Digital asset markets started the week bullish, with Bitcoin as ever, leading the charge as it pushed toward the US$11,000 price point. The rise had halted by midweek and by the end of the week, Bitcoin was struggling, once again, to keep above the four figures mark.

There was big digital asset news from Japan this week as online retail giant Rakuten publicly launched its crypto trading platform. A subsidiary of Rakuten Group, and the operator of its own crypto-asset exchange business, the Rakuten Wallet allows users to spot trade Bitcoin, Ethereum and Bitcoin Cash via its mobile app.

Rakuten says security is a top priority, with all digital assets stored in cold wallets and with extra security measures such as multi-signature access systems and two-step authentication. Rakuten, which is fully regulated in Japan, also operates its own bank which will be closely tied to the exchange to facilitate yen deposits and withdrawals for account holders.

In Singapore, the Association of Cryptocurrency Enterprises and Startups has reportedly developed a digital currency Code of Practice in partnership with multinational law firm Linklaters. The move has the support of the country’s central bank and its regulatory authority, the Monetary Authority of Singapore.

The code of practice provides detailed Anti-Money Laundering and Countering the Financing of Terrorism guidelines in addition to Know Your Customer practices for those operating in the industry. Its purpose is to promote regulatory compliance and to safeguard Singapore’s status as a crypto-friendly nation for blockchain and crypto startups.

In South Korea, local media reports say that increasing numbers of international cryptocurrency exchanges are opening markets outside the country, but in South Korean won, in order to attract a growing number of businesses looking to list their tokens overseas.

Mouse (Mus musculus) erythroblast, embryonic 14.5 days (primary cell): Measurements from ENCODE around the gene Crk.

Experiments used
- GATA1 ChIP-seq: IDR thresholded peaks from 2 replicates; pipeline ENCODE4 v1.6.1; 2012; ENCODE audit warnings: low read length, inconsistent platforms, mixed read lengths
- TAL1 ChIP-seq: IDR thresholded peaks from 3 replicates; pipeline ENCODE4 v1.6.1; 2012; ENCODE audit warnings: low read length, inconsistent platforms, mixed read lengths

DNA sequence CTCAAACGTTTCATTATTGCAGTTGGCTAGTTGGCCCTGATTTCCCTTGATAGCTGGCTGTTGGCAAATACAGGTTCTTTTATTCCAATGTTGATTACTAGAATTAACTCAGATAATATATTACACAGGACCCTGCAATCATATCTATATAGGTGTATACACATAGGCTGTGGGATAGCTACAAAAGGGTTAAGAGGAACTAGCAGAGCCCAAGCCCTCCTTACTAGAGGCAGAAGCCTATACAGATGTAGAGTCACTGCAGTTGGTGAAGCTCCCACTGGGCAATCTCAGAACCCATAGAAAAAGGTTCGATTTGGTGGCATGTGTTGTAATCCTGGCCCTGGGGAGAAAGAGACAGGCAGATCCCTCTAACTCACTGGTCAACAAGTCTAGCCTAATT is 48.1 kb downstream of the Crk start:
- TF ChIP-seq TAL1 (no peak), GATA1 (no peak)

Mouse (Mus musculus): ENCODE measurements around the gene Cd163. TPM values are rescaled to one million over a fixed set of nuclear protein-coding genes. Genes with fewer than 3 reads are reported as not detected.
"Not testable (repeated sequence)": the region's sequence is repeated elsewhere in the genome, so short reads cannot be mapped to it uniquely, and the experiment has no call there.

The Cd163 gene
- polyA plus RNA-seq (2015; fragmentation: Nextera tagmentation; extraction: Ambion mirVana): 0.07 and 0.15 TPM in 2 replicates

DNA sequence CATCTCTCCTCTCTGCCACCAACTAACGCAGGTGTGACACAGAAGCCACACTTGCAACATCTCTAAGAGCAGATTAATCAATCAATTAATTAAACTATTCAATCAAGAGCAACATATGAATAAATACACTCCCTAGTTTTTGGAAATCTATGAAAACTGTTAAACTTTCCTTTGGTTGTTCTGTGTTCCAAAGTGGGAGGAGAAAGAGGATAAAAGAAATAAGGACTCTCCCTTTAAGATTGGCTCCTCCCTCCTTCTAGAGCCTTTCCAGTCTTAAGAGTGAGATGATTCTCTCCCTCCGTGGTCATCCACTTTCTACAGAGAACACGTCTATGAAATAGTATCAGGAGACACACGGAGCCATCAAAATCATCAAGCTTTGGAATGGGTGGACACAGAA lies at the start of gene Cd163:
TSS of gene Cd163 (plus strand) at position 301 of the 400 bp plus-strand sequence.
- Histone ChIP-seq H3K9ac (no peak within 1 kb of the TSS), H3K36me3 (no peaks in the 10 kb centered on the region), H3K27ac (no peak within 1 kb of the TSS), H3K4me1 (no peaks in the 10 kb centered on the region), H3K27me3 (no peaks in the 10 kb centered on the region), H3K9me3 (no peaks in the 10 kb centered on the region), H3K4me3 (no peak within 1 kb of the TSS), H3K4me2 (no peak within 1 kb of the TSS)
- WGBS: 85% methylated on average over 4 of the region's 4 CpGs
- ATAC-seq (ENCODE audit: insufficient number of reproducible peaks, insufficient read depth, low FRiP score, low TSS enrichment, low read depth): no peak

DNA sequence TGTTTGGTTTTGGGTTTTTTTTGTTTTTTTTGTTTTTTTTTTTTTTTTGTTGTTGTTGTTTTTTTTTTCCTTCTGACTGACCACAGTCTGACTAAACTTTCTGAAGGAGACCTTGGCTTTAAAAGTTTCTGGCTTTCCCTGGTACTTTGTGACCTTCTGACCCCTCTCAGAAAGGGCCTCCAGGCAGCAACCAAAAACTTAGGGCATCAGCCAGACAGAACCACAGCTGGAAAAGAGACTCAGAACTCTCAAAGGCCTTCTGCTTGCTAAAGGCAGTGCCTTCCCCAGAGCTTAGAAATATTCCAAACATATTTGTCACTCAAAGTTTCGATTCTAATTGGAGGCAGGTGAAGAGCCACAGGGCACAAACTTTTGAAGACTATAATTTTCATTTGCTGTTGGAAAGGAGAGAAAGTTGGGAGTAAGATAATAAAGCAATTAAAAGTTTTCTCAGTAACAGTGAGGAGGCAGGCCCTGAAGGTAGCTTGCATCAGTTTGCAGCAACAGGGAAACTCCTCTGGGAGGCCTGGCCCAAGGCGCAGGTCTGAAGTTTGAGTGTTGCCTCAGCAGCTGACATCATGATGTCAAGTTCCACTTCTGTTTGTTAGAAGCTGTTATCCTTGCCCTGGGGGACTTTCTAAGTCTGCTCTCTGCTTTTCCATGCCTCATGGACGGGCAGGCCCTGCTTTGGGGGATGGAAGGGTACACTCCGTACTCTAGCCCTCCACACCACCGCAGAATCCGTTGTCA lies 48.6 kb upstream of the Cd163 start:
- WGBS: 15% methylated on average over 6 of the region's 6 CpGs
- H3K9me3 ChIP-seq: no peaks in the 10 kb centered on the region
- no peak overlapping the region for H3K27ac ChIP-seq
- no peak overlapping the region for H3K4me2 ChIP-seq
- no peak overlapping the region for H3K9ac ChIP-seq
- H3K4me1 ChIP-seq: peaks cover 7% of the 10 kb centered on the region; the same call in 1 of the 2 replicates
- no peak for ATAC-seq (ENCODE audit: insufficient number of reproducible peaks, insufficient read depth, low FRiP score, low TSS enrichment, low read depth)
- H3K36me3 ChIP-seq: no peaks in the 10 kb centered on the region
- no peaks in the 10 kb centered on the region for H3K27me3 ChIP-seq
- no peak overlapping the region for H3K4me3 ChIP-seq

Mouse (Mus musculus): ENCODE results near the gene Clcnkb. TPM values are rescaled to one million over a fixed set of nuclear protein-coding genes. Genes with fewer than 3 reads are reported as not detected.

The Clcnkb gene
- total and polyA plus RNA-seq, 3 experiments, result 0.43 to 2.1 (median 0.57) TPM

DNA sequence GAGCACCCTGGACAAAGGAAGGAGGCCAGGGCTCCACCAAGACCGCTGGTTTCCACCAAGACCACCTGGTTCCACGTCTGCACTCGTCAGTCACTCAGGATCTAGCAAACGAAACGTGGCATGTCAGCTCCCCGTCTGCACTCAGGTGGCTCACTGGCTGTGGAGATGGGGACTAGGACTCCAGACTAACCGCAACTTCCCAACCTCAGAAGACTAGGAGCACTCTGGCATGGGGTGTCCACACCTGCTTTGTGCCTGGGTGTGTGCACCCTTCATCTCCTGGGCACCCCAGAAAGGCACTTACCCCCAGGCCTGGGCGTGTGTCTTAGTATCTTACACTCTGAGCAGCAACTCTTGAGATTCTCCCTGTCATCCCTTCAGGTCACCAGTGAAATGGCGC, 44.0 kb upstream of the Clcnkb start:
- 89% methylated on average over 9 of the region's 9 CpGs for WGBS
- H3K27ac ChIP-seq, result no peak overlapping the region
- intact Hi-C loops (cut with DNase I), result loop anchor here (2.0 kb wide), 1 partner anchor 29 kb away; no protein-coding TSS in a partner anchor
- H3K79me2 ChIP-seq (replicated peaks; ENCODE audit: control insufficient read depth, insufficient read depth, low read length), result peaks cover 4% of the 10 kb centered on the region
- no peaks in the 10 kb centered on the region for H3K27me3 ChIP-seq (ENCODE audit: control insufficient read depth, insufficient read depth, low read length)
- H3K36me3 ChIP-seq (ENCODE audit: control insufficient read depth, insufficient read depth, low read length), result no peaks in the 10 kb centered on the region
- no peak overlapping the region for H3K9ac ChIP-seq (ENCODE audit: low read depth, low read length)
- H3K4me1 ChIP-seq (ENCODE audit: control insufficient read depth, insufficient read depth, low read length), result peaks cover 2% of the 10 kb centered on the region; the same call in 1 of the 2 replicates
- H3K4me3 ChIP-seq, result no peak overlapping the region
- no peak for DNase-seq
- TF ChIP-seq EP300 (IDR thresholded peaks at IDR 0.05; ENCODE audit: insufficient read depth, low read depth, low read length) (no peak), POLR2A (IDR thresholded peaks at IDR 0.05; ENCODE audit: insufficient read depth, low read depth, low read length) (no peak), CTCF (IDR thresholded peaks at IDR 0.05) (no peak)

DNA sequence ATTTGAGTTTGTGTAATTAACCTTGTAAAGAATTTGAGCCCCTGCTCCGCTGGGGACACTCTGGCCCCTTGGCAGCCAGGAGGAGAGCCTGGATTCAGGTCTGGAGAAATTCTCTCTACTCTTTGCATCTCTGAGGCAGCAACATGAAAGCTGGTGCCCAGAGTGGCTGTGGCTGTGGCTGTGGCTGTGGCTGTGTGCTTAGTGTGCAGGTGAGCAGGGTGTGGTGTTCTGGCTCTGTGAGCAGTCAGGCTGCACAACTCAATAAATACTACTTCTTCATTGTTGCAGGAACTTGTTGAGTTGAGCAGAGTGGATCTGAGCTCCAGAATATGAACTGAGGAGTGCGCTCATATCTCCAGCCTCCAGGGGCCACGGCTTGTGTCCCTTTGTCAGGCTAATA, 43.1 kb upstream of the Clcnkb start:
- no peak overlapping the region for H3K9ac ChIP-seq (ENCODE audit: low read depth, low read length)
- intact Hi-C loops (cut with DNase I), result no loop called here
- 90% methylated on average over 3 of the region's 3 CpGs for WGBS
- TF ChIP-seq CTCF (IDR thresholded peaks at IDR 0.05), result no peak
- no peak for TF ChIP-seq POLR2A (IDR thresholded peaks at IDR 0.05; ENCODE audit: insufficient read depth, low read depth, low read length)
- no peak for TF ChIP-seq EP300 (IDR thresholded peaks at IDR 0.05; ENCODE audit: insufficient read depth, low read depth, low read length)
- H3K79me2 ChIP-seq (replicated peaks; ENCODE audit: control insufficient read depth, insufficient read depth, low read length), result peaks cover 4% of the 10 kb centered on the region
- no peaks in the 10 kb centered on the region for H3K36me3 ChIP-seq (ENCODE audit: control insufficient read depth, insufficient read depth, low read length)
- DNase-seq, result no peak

The number of South Korean blockchain firms listing their early-stage projects on foreign exchanges is steadily increasing, say the media reports, with some exchanges, such as Malta-based Binance, aggressively accelerating the chase to onboard South Korean crypto projects. The report added that tough regulatory restrictions on local exchanges are the main factor in driving the Korean companies to seek overseas alternatives.

One of the advantages of blockchain is meant to be its enhanced security, but a blockchain-based voting system piloted in Russia has reportedly been hacked, and before its planned launch next month.

A French cybersecurity researcher claims to have found a critical vulnerability in the digital voting platform that Russian officials plan to use for the 2019 Moscow City Duma election. The computer expert cracked the encryption within 20 minutes by “reverse calculating its public keys” to then access supposedly private keys.

Public keys are coded algorithms that convert messages into what are meant to be unreadable formats that, in theory, can only be read by a receiver with a corresponding private key. The researcher, Pierrick Gaudry, who is an academic at Lorraine University and also works for INRIA, the French research institute for digital sciences, said the vulnerability meant any votes made on the system could be revealed as soon as they were cast.

The Moscow Department of Information Technology, that developed the system – that it says is the first of a kind system and works as a “smart contract” on top of a Ethereum-based blockchain platform – says it will fix the encryption vulnerability before the platform goes live.

The People’s Bank of China is nearing the launch of its digital currency. The central bank digital currency (CBDC) is almost ready for the green light, but developers and regulators may have decided to reconsider after reviewing Facebook’s planned Libra cryptocurrency platform.

According to state media, Yang Dong, who is Director of the Research Center of Finance Technology and Cyber Security at Renmin University and is close to the PBoC project, said further testing “is needed before officially launching the Chinese CBDC.”  Dong said the digital Yuan gained “inspiration from Libra” but now needed a series of pilot tests that focused on “non-governmental and cross-border scenarios of using the CBDC.”

Just like Facebook-owned Libra, the digital Yuan will be totally centralized and controlled by one single entity, the PBoC, which will be able to track all monetary flows.

Still in China, major flooding and mudslides have impacted Bitcoin mining operations in the mountainous Sichuan province. Sichuan has become the center of operations for a number of Bitcoin mining facilities due to its low-cost hydroelectric power.

Bitcoin miners have flocked to Sichuan over the past two years to take advantage of the cheap power supply and, in the wet season, the area becomes even more attractive to them because of the increased amount of water.

However, many have suffered this week as flooding and landslides have closed down power plants and swept through mining farms. The damage did not affect the overall computing power, or hash rate, on the Bitcoin network however, which still remains close to its all-time high.